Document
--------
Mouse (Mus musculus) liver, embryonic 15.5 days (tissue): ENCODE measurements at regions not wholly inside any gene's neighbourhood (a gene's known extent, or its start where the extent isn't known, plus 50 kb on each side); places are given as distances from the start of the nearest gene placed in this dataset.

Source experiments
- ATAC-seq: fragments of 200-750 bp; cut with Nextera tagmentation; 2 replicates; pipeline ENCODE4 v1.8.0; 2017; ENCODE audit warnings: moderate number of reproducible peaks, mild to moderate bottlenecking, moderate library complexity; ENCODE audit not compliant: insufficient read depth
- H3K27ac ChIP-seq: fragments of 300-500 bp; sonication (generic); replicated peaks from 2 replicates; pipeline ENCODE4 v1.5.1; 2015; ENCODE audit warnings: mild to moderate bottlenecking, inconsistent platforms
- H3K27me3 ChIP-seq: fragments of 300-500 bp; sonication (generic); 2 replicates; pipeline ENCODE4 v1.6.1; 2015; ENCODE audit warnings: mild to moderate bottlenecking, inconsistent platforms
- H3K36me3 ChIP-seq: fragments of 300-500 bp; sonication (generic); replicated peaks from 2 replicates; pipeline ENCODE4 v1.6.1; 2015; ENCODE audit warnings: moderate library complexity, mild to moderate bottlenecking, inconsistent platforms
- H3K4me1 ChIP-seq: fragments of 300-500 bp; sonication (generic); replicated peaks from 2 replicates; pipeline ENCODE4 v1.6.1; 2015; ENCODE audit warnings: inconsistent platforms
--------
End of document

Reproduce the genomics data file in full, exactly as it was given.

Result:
Mouse (Mus musculus) liver, embryonic 15.5 days (tissue): ENCODE measurements at regions not wholly inside any gene's neighbourhood (a gene's known extent, or its start where the extent isn't known, plus 50 kb on each side); places are given as distances from the start of the nearest gene placed in this dataset.

Source experiments
- ATAC-seq: fragments of 200-750 bp; cut with Nextera tagmentation; 2 replicates; pipeline ENCODE4 v1.8.0; 2017; ENCODE audit warnings: moderate number of reproducible peaks, mild to moderate bottlenecking, moderate library complexity; ENCODE audit not compliant: insufficient read depth
- H3K27ac ChIP-seq: fragments of 300-500 bp; sonication (generic); replicated peaks from 2 replicates; pipeline ENCODE4 v1.5.1; 2015; ENCODE audit warnings: mild to moderate bottlenecking, inconsistent platforms
- H3K27me3 ChIP-seq: fragments of 300-500 bp; sonication (generic); 2 replicates; pipeline ENCODE4 v1.6.1; 2015; ENCODE audit warnings: mild to moderate bottlenecking, inconsistent platforms
- H3K36me3 ChIP-seq: fragments of 300-500 bp; sonication (generic); replicated peaks from 2 replicates; pipeline ENCODE4 v1.6.1; 2015; ENCODE audit warnings: moderate library complexity, mild to moderate bottlenecking, inconsistent platforms
- H3K4me1 ChIP-seq: fragments of 300-500 bp; sonication (generic); replicated peaks from 2 replicates; pipeline ENCODE4 v1.6.1; 2015; ENCODE audit warnings: inconsistent platforms